--Direct Sunlight+Tank=Algae Farm; if you're ok with that than go ahead. If not . . . step away from the window, far away.

--Flourescent lighting is the best option for plants in a nano set up.
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post #6 of 8 (permalink) Old 04-17-2005, 02:53 PM Thread Starter
 
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Walstad-inspired nano-tank

Thanks for everybody's reply. I've actually re-setup the tank after reading Walstad's Ecology for the Planted Aquarium. I'll post an updated pic when I can get a good shot if it. So now the tank has about 1.25 inches of potting soil, and about 1.25 inches of gravel on top. The plants are the same, except I added this grass-like plant. It's kept in front of a south-facing window which gets no direct sunlight. I plan on adding a few more plants. Oh and I also got rid of that huge piece of wood and put in a smaller piece w/ the java moss on it. I'm not going to add any ferts or trace elements nor CO2 and the plants will only get whatever light they get from the window. I might add a small light for nightime viewing though.

Also, thanks for the tips on the shrimp, I might try some out, however, I am going to use this as my betta breeding setup once the tank has been running for a while and I'm 100% sure everything is ok. (I also have to wait for my N. brichardis juveniles to grow up so I can sell them and have a grow out tank available.)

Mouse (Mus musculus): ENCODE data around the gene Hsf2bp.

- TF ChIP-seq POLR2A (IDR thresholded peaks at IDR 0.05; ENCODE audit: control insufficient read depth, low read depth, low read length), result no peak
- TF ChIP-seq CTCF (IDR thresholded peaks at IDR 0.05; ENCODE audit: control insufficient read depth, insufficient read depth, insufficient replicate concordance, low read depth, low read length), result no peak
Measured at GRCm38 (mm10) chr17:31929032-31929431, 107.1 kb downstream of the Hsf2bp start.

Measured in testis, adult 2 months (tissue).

So anyway, thanks again to everybody for their input. I'll be sure to keep you all posted on this Walstadesque experiment of mine. Already this morning I've noticed that the little baby C. wendtii leaves that were starting to come in yesterday have grown about an inch over night, so I'm taking this as a good sign of things to come, but, we'll see....

peace out,
ricardo

PS Again, sorry no updated pic... I'll try to get one up later today.
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post #7 of 8 (permalink) Old 04-17-2005, 06:24 PM
 
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Um . . . I wish you luck, but I really don't think you're going to have a good time with this. Planted tanks really need light directed at them-- even low light plants need something. Using sunlight of ANY type for your main light source is asking for both huge algae blooms and dying plants.

You see, it is not the intensity of sunlight that causes algae to grow-- it's the huge range of kelvin in sunlight that has parts not used by plants but is used by algae. It doesn't take a lot of sunlight to cause an algae bloom.
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post #8 of 8 (permalink) Old 04-18-2005, 03:55 PM Thread Starter
 
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Thanks for the tip green... maybe I'll supplement w/ some flourescent lighting to give the plants some direct light and help them outgrow any algae that might want to develop.

rick